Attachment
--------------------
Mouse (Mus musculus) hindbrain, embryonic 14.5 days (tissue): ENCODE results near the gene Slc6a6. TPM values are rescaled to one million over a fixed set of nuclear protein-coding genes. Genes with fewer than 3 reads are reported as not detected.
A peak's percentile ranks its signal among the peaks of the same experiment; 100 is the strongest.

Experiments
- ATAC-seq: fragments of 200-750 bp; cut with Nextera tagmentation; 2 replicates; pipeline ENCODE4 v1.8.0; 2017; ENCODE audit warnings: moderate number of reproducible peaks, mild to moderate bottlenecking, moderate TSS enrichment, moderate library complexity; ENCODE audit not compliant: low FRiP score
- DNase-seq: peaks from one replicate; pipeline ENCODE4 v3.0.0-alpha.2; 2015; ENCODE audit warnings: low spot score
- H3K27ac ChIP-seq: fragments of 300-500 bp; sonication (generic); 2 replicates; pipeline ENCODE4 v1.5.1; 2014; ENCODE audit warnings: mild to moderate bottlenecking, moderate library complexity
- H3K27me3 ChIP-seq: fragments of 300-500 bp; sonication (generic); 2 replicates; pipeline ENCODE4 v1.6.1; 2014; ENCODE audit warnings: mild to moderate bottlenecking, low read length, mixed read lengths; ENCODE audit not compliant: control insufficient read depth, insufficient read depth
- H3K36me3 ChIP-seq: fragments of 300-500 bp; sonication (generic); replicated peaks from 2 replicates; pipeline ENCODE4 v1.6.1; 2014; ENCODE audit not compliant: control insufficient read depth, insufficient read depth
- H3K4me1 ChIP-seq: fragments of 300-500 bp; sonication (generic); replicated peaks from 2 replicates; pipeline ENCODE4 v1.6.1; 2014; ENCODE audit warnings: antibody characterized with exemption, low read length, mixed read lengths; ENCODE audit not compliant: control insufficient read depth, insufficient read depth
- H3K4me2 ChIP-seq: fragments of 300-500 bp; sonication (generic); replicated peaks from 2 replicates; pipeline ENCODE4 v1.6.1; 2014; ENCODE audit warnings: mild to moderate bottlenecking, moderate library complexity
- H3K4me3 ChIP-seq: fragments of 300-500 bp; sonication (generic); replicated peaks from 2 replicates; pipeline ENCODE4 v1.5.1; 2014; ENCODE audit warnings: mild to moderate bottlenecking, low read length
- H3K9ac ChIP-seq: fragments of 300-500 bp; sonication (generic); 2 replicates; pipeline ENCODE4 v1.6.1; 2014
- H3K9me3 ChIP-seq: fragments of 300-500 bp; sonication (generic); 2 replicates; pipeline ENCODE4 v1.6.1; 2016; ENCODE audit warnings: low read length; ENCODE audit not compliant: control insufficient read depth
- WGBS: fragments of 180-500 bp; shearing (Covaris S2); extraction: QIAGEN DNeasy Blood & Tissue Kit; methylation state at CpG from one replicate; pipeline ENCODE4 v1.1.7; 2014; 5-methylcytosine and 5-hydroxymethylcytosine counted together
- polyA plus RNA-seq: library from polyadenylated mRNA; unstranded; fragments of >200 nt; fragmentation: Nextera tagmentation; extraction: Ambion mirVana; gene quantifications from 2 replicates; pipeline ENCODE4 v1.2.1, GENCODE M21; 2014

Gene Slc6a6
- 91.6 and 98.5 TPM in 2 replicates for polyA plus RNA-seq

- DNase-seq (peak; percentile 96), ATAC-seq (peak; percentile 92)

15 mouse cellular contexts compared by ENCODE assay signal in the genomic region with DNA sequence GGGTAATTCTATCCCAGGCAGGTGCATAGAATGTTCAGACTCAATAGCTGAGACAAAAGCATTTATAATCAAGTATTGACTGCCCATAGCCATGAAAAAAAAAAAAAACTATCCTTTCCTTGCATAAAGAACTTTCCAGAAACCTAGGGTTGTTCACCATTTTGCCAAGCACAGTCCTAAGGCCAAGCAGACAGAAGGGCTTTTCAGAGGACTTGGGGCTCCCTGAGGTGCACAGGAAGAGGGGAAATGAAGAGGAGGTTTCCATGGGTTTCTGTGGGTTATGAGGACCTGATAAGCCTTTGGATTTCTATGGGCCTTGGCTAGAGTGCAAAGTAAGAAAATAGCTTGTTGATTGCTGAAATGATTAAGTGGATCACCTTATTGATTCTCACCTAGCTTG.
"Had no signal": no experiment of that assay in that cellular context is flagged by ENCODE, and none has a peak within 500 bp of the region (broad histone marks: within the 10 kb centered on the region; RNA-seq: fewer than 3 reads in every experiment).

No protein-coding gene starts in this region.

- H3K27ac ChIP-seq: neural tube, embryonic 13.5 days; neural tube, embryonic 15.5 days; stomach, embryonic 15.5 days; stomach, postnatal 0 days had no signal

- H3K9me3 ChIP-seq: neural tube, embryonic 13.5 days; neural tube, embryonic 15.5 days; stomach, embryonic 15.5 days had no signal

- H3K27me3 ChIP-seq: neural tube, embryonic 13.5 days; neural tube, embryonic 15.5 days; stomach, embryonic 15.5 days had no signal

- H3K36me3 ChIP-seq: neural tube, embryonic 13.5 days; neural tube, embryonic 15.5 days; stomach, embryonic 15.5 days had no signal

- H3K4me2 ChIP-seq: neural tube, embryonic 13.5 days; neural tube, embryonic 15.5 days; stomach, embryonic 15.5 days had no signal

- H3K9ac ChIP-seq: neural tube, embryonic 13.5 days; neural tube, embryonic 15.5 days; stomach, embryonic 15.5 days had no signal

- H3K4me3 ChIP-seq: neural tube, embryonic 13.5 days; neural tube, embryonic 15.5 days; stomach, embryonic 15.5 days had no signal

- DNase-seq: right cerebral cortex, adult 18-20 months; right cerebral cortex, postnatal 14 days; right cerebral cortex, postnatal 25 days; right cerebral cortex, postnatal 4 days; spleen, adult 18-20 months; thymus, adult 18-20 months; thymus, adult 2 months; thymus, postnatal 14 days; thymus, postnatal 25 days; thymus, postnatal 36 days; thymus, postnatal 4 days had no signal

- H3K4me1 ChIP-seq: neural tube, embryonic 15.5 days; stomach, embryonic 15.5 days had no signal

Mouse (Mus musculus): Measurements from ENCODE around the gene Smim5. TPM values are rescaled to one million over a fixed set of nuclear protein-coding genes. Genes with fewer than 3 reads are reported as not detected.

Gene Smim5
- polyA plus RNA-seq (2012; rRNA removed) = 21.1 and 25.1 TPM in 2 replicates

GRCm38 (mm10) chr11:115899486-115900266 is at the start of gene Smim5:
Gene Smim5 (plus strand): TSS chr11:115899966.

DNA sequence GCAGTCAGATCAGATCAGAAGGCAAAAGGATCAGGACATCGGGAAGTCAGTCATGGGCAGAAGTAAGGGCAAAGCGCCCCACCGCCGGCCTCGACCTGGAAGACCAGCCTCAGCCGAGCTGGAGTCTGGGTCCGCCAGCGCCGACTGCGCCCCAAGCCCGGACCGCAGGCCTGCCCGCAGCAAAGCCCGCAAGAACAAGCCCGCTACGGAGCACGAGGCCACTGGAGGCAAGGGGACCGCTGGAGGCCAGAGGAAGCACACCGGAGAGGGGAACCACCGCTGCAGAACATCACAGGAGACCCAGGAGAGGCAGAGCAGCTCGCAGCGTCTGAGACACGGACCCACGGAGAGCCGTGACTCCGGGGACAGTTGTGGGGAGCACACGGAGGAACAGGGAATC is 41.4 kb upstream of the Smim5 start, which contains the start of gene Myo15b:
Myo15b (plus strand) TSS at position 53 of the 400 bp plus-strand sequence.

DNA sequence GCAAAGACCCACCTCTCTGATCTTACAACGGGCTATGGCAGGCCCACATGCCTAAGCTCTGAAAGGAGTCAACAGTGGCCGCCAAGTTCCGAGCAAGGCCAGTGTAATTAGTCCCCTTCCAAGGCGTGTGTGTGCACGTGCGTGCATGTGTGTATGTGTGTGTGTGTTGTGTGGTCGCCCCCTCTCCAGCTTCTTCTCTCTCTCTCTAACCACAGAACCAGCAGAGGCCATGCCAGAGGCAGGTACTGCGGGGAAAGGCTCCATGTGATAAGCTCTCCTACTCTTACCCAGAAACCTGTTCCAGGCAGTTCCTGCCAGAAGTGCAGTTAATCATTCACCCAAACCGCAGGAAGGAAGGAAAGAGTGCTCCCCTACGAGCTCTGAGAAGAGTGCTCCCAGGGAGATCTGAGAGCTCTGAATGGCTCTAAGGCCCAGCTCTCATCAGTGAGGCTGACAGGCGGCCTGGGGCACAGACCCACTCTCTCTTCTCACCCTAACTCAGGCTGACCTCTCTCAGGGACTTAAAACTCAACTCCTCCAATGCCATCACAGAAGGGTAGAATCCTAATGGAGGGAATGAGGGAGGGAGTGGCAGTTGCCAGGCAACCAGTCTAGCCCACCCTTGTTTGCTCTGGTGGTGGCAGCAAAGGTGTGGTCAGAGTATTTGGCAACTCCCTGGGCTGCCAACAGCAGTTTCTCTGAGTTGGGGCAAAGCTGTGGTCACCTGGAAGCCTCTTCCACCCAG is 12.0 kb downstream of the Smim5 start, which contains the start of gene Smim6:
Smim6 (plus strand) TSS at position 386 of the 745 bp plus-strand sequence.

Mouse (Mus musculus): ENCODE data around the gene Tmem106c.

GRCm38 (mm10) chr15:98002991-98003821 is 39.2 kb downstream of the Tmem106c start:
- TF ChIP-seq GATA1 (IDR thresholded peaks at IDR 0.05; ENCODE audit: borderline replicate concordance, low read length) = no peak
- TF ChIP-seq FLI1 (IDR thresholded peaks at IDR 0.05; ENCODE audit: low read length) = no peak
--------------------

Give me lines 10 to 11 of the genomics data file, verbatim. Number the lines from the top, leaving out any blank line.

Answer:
- H3K4me2 ChIP-seq: fragments of 300-500 bp; sonication (generic); replicated peaks from 2 replicates; pipeline ENCODE4 v1.6.1; 2014; ENCODE audit warnings: mild to moderate bottlenecking, moderate library complexity
- H3K4me3 ChIP-seq: fragments of 300-500 bp; sonication (generic); replicated peaks from 2 replicates; pipeline ENCODE4 v1.5.1; 2014; ENCODE audit warnings: mild to moderate bottlenecking, low read length